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Re: [Qemu-devel] [RFC v5 1/2] util: add memmem replacement function

From: Claudio Fontana
Subject: Re: [Qemu-devel] [RFC v5 1/2] util: add memmem replacement function
Date: Mon, 18 May 2015 10:36:40 +0200

Hello Eric,

On 15 May 2015 at 18:01, Eric Blake <address@hidden> wrote:
> On 05/15/2015 09:13 AM, Claudio Fontana wrote:
>>> Or back to the original question - why are we worrying about the O(n)
>>> memmem implementation when the naive O(n^2) is MUCH shorter and easier
>>> to understand, and where the scaling penalty is only apparent on really
>>> long corner case strings?  Is our use of memmem going to hit the corner
>>> cases where scaling matters?
>> For the specific use case here (memory search functionality),
>> the haystack is normally the factor which really can scale up a lot.
> Remember, when searching, the worst-case penalty is determined by a
> combination of the size of the haystack (H) and the size of the needle
> (I'll choose M to represent that, to avoid confusion with the generic n
> in Big-O notation).  The most brain-dead loop (for each byte in
> haystack, see if the needle matches) is H*M operations; this is
> noticeable as quadratic scaling (and even then, only for certain
> matching patterns, such as determining if a needle of all 'a' except for
> a final 'b' occurs in a haystack of all 'a') only if both needle and
> haystack can grow arbitrarily large: O(H*M) == O(n^2).  Where my code
> shines is that it breaks the operation into two parts - a factorization
> of the needle O(M) == O(n), then a linear search using that factored
> needle O(H) == O(n), for an overall cost O(H+M) == O(n). But with the
> naive algorithm, if the needle is capped to a fixed size, then you have
> O(constant*H) == O(H) == O(n).
> Meanwhile, remember that Big-O notation is only about scaling effects,
> but that there are still constant factors to be considered - an O(n)
> algorithm that requires 3 comparisons per byte of the haystack will
> always be slower than an O(n) algorithm that only needs 2 comparisons
> per byte of the haystack, even though both algorithms scale linearly.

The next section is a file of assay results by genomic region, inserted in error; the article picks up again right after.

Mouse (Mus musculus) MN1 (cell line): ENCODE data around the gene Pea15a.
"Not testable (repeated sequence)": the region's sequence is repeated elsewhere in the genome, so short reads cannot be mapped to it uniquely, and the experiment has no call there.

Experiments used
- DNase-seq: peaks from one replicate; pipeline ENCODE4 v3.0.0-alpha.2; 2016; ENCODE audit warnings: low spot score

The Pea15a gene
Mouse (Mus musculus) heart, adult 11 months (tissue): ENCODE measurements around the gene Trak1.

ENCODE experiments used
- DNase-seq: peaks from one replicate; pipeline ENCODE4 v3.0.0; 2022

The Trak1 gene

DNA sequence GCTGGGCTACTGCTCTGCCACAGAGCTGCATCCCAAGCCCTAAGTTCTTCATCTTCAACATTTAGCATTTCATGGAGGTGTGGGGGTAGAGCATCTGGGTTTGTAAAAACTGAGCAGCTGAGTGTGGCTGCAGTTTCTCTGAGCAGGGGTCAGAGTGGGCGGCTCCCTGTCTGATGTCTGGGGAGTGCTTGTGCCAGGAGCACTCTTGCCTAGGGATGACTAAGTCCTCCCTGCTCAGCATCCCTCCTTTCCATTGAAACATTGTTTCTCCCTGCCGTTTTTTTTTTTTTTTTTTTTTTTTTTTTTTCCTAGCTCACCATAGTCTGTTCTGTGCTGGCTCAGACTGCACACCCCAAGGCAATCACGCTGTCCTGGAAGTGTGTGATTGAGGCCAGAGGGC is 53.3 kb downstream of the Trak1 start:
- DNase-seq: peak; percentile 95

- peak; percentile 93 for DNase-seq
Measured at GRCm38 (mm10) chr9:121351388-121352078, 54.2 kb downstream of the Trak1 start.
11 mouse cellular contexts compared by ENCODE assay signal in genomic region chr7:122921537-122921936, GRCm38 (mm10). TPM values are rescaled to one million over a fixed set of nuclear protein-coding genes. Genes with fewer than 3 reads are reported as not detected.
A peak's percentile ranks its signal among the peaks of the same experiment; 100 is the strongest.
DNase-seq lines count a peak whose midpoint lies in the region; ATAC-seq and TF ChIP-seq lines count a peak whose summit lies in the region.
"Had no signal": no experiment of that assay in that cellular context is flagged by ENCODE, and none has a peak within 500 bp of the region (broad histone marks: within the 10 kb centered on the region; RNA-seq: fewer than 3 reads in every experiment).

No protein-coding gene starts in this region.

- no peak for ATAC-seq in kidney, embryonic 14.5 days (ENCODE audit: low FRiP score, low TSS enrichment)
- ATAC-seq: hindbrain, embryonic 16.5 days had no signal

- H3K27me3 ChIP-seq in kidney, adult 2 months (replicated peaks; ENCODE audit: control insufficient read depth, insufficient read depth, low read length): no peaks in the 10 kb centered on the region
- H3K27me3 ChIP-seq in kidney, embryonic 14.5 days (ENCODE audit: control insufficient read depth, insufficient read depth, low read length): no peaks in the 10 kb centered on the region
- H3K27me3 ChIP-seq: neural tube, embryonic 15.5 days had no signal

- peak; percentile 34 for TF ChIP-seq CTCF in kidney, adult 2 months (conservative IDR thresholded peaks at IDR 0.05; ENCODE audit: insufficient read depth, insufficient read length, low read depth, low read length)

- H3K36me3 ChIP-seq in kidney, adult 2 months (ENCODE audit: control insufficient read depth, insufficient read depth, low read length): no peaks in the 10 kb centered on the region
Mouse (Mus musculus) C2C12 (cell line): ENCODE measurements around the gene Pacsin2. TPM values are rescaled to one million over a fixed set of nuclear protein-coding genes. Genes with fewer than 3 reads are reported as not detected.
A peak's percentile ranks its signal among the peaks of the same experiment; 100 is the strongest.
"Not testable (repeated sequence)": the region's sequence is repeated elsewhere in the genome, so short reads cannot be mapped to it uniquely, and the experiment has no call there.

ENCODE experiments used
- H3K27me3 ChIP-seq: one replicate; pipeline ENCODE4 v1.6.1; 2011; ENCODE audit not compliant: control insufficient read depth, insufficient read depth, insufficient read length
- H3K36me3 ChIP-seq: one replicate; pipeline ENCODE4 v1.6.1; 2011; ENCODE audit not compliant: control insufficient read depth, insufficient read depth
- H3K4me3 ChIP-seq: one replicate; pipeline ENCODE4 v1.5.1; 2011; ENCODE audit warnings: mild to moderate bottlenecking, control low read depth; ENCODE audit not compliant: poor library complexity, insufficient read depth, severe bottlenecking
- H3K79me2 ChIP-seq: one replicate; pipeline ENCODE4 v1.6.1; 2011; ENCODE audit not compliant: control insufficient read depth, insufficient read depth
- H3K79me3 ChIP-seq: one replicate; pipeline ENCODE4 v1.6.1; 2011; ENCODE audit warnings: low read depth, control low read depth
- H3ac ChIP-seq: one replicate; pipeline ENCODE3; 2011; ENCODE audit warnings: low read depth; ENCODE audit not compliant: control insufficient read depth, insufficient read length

>> I would expect the needle to be usually smallish (though for string search 
>> sometimes the needle could probably arrive at the threshold of 32).
>> When scanning a very large memory range, considering a binary string with 
>> roughly length around 32, do you think that the non-trivial implementation 
>> could bring some noticeable benefits?
>> If it's below 32, do we get any benefits compared to the trivial 
>> implementation?
> In fact, one of the glibc optimizations was realizing that my two-way
> algorithm code is LOUSY at short needles.  It has a high relative
> overhead for finding the proper factorization of a short needle, before
> it can even start searching.  A hybrid approach (brute force a short
> needle, and only bother with factorizing a long needle, or even after a
> heuristic of a minimum number of comparisons is first met) is ideal,
> because of the observation above that the poor scaling of quadratic
> behavior is only a problem for large needles, while the constant
> overhead of factorization is measurably larger in proportion to the rest
> of the work done on short needles.
> If you are letting the user search for arbitrarily long needles, then an
> O(n) scale may be worth the speed penalty on shorter needles, or the
> complexity of a hybrid approach (again, I think glibc may have better
> hybrid approach than gnulib at the moment).  But as this is an HMP
> interface, the user has to type the search string, and is unlikely to be
> typing long needles, so it is justifiable to just ditch the complexity
> of a hybrid approach and use ONLY the naive O(n^2) algorithm, because as
> I argued above, it is still observable only as O(n) for a bounded-size
> needle.
>>> [Personal note: I'm still tickled pink every time I see yet another
>>> project adopt my O(n) code - I didn't come up with the algorithm, but
>>> merely scraped it from public research, and was shocked to note how many
>>> libc still had O(n^2) code at the time.  But it is still gratifying to
>>> see that my implementation is getting such wide adoption]
>> Well your code and its derived versions have been tried and tested a lot, so 
>> picking it up just makes sense to me, to avoid getting into the same corner 
>> cases and issues that your implementation already had to go through. And I 
>> am a lazy person of course!
> You do have a point here - if we are going to reuse code, then reusing a
> debugged implementation rather than writing from scratch is the way to
> go.  But my point remains that the complexity of a reused Two-Way
> algorithm may not be necessary, and the 3-line naive algorithm is
> trivial to review.
> What's more, it is also arguable that we only use
> the naive algorithm on less-than-stellar platforms that lack memmem
> natively (well, we may also use less-than-stellar performance if the
> native memmem is not O(n)) - but who is going to be using the HMP
> command on such a platform?  And maybe those platforms will finally be
> convinced to add a decent memmem if they realize that we are slow on
> their platform but not on other platforms, precisely because we are
> working around their lack of memmem by intentionally using a slow but
> trivial replacement.

Good points, I will respin with a trivial implementation shortly.



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